P06DD – Engine oil pressure control – circuit stuck off

Avatar photo
By Reinier (Contact Me)
Last Updated 2022-06-30
Automobile Repair Shop Owner
CodeFault LocationProbable Cause
P06DD Engine oil pressure control - circuit stuck off
(Buy Part On Amazon)

We recommend Torque Pro

Table of Contents

  1. What Does Code P06DD Mean?
  2. Where is the P06DD sensor located?
  3. What are the common causes of code P06DD?
  4. What are the symptoms of code P06DD?
  5. Get Help with P06DD

What Does Code P06DD Mean?

OBD II fault code P06DD is a generic trouble code that is defined as, “Engine Oil Pressure Control – Circuit Performance Problem”, or sometimes as “Engine Oil Pressure Control Circuit Performance/Stuck Off”, and is set when the PCM (Powertrain Control Module) detects that the engine oil pressure is above or below predefined allowable thresholds, given current operating conditions. Note that allowable pressure thresholds are different for different engines, as is the time required for the code to set while the actual oil pressure deviates from the desired when the oil pressure control solenoid is in the “ON” position.

NOTE: Note that this code only applies to vehicles with variable geometry oil pumps that can be adjusted to increase or decrease the oil pressure under different operating conditions both to satisfy changing lubrication requirements and to reduce parasitic power losses.

Although internal combustion engines have reached a very high level of technical sophistication, even the most advanced engines are only about 30 percent efficient*, with the other 70 percent going to waste in the form of heat. Most of this heat is caused by internal friction and pumping losses, and although engineers have devised several highly sophisticated combustion processes to extract more energy from liquid fuels, the problem remains that friction, pumping losses, and parasitic power losses caused by ancillary equipment, and even by critical engine components, still make modern engines about 70 percent inefficient.

* This figure is about 40 percent for diesel engines since diesel fuel contains more energy per unit of volume than gasoline does.

As a practical matter, modern internal combustion engines of all types and designs have reached a point where they can for all practical purposes, not be developed any further without essentially, rethinking the concept of liquid fuel combustion. However, with the rapid pace of developments in electric vehicle technology, no car manufacturer is going to invest hundreds of billions of dollars into developing entirely new liquid fuel combustion technologies, and the engines to go with those technologies. In fact, most major car manufacturers have ceased any further development of combustion technology in favor of developing electric cars and their related technologies.

In the real world though, large-scale adoption of electric vehicles is still a decade or two away, and in the meantime, car manufacturers still have to contend with exhaust emissions regulations that become stricter every year. So, from design, engineering, and cost perspectives, the only aspect of internal combustion engines that can still be somewhat developed is methods and ways to decrease, if not eliminate parasitic power losses caused by things like oil pumps, water pumps, radiator fans, and alternators whose output cannot be adjusted, regulated, or even turned off completely for short periods.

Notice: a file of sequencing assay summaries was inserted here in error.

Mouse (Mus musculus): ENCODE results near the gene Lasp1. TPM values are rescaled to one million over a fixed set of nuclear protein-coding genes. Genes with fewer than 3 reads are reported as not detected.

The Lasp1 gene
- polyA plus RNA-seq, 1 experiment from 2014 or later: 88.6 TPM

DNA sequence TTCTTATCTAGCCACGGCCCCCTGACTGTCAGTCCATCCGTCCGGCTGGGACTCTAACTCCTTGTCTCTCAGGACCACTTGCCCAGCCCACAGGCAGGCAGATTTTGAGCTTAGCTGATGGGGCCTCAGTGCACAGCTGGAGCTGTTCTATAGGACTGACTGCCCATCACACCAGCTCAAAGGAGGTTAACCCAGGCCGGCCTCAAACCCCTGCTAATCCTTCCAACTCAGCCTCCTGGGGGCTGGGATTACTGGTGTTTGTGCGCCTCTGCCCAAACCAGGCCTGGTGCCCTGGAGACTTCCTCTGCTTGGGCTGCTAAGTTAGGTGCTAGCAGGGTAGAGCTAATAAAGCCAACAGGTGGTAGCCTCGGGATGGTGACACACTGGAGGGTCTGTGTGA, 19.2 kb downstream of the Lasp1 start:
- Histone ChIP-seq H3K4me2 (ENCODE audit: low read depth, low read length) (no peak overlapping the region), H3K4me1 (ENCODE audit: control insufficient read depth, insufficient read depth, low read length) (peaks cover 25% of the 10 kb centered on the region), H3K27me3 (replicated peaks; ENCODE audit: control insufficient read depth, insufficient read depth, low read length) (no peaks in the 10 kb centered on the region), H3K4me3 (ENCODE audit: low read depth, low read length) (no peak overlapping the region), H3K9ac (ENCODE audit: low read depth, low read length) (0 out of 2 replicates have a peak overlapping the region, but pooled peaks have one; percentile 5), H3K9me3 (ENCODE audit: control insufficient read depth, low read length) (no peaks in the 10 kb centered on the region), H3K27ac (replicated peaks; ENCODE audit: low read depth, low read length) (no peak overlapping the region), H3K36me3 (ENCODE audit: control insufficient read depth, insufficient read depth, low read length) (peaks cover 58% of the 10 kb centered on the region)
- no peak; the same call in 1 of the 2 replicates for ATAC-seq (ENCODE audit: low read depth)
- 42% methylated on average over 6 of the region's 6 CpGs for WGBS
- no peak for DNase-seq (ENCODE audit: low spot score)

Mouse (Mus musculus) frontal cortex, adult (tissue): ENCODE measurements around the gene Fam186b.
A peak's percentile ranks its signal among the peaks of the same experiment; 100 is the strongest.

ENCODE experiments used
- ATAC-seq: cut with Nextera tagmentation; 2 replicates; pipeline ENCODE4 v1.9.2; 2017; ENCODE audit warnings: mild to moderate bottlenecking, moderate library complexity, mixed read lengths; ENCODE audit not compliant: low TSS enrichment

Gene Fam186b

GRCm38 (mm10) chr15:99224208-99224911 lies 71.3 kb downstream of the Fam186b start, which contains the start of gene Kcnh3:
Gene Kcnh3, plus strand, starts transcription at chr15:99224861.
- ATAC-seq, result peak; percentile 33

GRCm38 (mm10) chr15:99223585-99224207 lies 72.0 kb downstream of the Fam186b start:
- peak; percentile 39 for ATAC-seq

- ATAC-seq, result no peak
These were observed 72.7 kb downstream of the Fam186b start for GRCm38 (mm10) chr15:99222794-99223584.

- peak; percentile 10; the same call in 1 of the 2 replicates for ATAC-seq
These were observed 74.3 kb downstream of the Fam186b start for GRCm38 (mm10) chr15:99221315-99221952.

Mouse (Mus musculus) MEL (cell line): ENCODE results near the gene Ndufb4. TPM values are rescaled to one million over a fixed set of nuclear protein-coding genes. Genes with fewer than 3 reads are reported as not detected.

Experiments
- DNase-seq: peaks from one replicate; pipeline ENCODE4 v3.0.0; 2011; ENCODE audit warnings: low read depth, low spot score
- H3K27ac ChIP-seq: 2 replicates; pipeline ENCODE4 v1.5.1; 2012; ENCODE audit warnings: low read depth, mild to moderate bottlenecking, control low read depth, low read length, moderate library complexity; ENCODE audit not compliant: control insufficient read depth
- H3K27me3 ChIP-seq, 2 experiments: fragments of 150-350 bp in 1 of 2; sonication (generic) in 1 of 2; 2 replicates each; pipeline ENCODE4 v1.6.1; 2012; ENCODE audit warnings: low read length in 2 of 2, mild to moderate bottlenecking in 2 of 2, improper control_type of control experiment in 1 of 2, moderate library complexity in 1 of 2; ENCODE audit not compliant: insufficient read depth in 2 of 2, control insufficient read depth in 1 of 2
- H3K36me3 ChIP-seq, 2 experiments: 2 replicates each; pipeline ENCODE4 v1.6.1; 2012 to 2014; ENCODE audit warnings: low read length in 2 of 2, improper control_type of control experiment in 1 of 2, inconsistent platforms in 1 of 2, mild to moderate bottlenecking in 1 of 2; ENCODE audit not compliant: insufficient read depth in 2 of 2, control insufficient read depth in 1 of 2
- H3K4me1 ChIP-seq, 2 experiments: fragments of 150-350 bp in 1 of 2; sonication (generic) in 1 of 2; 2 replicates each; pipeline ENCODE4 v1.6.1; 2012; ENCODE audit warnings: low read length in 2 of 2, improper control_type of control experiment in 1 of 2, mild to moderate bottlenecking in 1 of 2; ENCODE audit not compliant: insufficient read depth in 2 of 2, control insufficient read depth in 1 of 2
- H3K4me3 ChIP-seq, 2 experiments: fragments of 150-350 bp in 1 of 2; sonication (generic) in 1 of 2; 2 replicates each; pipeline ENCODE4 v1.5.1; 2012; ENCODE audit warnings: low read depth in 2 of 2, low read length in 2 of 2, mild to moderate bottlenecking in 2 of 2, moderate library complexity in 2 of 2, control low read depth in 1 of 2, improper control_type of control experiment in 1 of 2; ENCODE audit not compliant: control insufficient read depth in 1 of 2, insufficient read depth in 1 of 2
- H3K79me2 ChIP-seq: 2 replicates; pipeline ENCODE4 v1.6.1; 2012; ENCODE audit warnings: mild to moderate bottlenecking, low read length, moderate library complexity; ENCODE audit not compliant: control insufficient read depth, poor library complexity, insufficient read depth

Thus, as far as oil pumps are concerned, the problem is that their output is fixed, and tied to engine speed. Put differently, this means that an oil pump delivers a fixed volume of oil per engine revolution, and as the engine speed increases, the pump delivers more “fixed volumes” of oil per unit of time, which increases the total volume of oil the pump delivers. However, since the oil pump has a fixed geometry, and, therefore, a fixed output per engine revolution, the oil pressure remains constant on many engines. Again, put differently, this means that increasing the engine speed on many engines increases only the volume of oil the pump displaces, while the overall pressure remains constant, or varies very little.

As a result of the above, the high amount of torque required to drive the oil pump at low engine speeds robs especially small-displacement engines of significant amounts of power. More to the point though, the effort required to drive the oil pump also requires more fuel than is strictly necessary, which has the corollary that increased fuel consumption creates additional waste heat and exhaust emissions.

To address this issue, engineers have devised variable geometry oil pumps, meaning that the internal components of these oil pumps can be adjusted to vary the volume of oil (and, in some designs, the pressure) the pump delivers per engine revolution at different engine speeds. There are too many different designs of variable oil pumps in use today to provide explanations of how each design works, but below is a generic description of the basic operating principles of these types of oil pumps-